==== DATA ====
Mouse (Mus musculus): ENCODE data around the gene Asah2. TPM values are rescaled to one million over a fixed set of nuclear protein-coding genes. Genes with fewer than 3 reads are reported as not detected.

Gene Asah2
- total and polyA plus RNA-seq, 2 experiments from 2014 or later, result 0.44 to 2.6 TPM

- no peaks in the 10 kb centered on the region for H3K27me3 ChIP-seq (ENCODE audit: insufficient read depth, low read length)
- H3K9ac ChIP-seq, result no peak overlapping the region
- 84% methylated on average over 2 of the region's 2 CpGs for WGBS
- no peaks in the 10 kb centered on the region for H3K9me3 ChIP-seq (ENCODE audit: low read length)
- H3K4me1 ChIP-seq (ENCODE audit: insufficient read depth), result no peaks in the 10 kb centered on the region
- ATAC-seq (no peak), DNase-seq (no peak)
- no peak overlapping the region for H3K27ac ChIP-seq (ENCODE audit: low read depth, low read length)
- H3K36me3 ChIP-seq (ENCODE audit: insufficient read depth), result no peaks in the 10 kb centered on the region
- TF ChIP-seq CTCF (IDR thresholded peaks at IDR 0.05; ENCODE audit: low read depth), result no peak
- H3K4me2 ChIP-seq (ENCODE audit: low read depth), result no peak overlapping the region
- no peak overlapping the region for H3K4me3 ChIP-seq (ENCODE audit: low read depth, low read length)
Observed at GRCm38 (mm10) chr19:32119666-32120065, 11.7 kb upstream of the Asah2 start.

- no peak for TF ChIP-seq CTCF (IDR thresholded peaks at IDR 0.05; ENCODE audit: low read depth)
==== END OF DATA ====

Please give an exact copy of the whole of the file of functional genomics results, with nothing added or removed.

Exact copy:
Mouse (Mus musculus): ENCODE data around the gene Asah2. TPM values are rescaled to one million over a fixed set of nuclear protein-coding genes. Genes with fewer than 3 reads are reported as not detected.

Gene Asah2
- total and polyA plus RNA-seq, 2 experiments from 2014 or later, result 0.44 to 2.6 TPM

- no peaks in the 10 kb centered on the region for H3K27me3 ChIP-seq (ENCODE audit: insufficient read depth, low read length)
- H3K9ac ChIP-seq, result no peak overlapping the region
- 84% methylated on average over 2 of the region's 2 CpGs for WGBS
- no peaks in the 10 kb centered on the region for H3K9me3 ChIP-seq (ENCODE audit: low read length)
- H3K4me1 ChIP-seq (ENCODE audit: insufficient read depth), result no peaks in the 10 kb centered on the region
- ATAC-seq (no peak), DNase-seq (no peak)
- no peak overlapping the region for H3K27ac ChIP-seq (ENCODE audit: low read depth, low read length)
- H3K36me3 ChIP-seq (ENCODE audit: insufficient read depth), result no peaks in the 10 kb centered on the region
- TF ChIP-seq CTCF (IDR thresholded peaks at IDR 0.05; ENCODE audit: low read depth), result no peak
- H3K4me2 ChIP-seq (ENCODE audit: low read depth), result no peak overlapping the region
- no peak overlapping the region for H3K4me3 ChIP-seq (ENCODE audit: low read depth, low read length)
Observed at GRCm38 (mm10) chr19:32119666-32120065, 11.7 kb upstream of the Asah2 start.

- no peak for TF ChIP-seq CTCF (IDR thresholded peaks at IDR 0.05; ENCODE audit: low read depth)